• Put an io_uring on it: Exploiting the Linux Kernel
    3 projects | | 8 Mar 2022
    For disk IO it’s faster, there are many benchmarks on the internet.

    For network IO, it depends. Only two things make it theoretically faster than epoll; io_uring supports batching of requests, and you can save one sys call compared to epoll in an event loop. There some other things that could make it faster like SQPOLL, but this could also hurt performance.

    Network IO discussion:

    3 projects | | 8 Mar 2022
    > Network IO discussion:

    I see an issue with a narrative but zero discussion at that link.

    Furthermore, your io_uring benchmark being utilized in that issue isn't even batching CQE consumption. I've submitted a quick and dirty untested PR adding rudimentary batching at [0]. Frankly, what seems to be a constant din of poorly-written benchmarks portraying io_uring in a negative light vs. epoll is getting rather old.


  • Zero-copy network transmission with io_uring
    3 projects | | 31 Jan 2022
    I wanted to see some benchmark numbers but the first hit on google returns a unresolved 150+ message github issue about how io_ring might not be better than epoll:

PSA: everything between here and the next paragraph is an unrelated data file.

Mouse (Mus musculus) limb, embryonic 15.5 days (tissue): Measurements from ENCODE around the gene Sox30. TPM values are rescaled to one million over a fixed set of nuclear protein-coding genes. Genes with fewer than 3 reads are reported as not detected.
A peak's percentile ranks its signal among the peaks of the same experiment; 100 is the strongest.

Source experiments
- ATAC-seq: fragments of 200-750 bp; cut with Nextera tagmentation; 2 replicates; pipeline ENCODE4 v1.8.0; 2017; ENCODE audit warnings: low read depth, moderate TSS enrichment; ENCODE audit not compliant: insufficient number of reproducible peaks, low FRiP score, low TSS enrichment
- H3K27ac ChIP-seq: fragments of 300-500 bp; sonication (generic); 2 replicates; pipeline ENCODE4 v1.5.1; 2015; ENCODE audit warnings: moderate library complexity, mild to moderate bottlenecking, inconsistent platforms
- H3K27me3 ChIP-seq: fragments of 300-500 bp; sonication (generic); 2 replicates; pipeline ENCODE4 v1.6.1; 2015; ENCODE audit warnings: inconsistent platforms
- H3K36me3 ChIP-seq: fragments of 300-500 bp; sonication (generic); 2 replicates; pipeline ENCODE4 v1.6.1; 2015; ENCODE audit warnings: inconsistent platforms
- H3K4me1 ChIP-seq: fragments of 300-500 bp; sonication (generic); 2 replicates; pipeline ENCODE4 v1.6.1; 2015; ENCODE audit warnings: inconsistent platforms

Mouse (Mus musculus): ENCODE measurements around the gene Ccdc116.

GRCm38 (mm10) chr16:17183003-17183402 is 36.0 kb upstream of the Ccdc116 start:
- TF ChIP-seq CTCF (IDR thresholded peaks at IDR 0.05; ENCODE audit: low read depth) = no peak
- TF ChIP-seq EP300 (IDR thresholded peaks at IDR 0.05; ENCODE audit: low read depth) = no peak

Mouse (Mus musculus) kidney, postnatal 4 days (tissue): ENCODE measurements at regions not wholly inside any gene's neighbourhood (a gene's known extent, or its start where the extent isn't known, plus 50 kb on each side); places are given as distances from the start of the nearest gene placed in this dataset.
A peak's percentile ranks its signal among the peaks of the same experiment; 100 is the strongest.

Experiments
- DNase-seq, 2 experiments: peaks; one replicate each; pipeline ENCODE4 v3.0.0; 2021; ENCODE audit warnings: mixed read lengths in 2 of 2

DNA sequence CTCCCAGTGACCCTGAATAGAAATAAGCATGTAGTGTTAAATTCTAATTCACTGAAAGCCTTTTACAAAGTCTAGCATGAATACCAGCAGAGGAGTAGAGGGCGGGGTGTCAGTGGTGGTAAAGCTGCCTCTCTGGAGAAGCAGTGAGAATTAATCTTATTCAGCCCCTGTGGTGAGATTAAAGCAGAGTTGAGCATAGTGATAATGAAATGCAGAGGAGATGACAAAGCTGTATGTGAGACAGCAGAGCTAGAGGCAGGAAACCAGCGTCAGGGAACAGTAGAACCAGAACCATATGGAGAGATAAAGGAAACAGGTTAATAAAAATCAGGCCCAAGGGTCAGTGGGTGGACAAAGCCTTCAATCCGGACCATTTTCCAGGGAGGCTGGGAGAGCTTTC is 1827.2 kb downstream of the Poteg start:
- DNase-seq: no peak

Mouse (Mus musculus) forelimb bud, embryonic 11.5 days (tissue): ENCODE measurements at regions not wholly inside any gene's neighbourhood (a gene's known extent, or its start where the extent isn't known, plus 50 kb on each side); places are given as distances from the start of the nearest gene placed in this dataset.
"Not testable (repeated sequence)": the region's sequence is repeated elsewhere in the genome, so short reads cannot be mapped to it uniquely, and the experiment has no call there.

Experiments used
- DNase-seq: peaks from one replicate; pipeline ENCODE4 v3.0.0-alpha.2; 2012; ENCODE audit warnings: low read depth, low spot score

I didn't read the entire thread, but are there still implementation kinks that are being worked out or is the api ready to use now?

  • Non blocking write to a file
    3 projects | | 3 Jan 2022
  • Axboe Achieves 8M IOPS Per-Core with Newest Linux Optimization Patches
    3 projects | | 18 Oct 2021
    But if you read the thread, you realize he is testing on a 2011 laptop, and the older architecture may be causing the issues. He reported a 3x speedup running the benchmark on a Raspberry Pi 4 in the same thread[0]

    Someone claimed that you don't get to see the benefit of io_uring in a hypervisor[1], but they did not provide benchmark results.


    3 projects | | 18 Oct 2021

    Original claims were in the 90% and above performance increase over epoll. Then issues were found, and the figure was adjusted to 60% over epoll. Then more issues were found, and now real-world performance tests are showing minimal speedups if any.

    Unfortunately the sibling commentors don't see "computer science" as a science but instead as a "feel good hobby", it seems. My point wasn't to hurt feelings, it was to provide a word of caution with these sorts of groundbreaking claims with respect specifically to the io_uring efforts, as they have been disingenuous quite a few times historically.

    I don't doubt Jens does fantastic work. I don't doubt that he's seen these speedups in very specific cases. But people are celebrating this as a win where they'd be skeptical of e.g. "breakthrough" treatments of cancer (footnote: in mice). It's the same thing.

  • kbio - Another Async IO Framework based on io_uring
    5 projects | | 21 Sep 2021
    Here are some posts about the design.
  • Three Clocks Are Better Than One
    2 projects | | 30 Aug 2021
    If you use io_uring for timeouts, then CLOCK_BOOTTIME is also on its way to io_uring:
  • Io_uring is not an event system
    6 projects | | 17 Jun 2021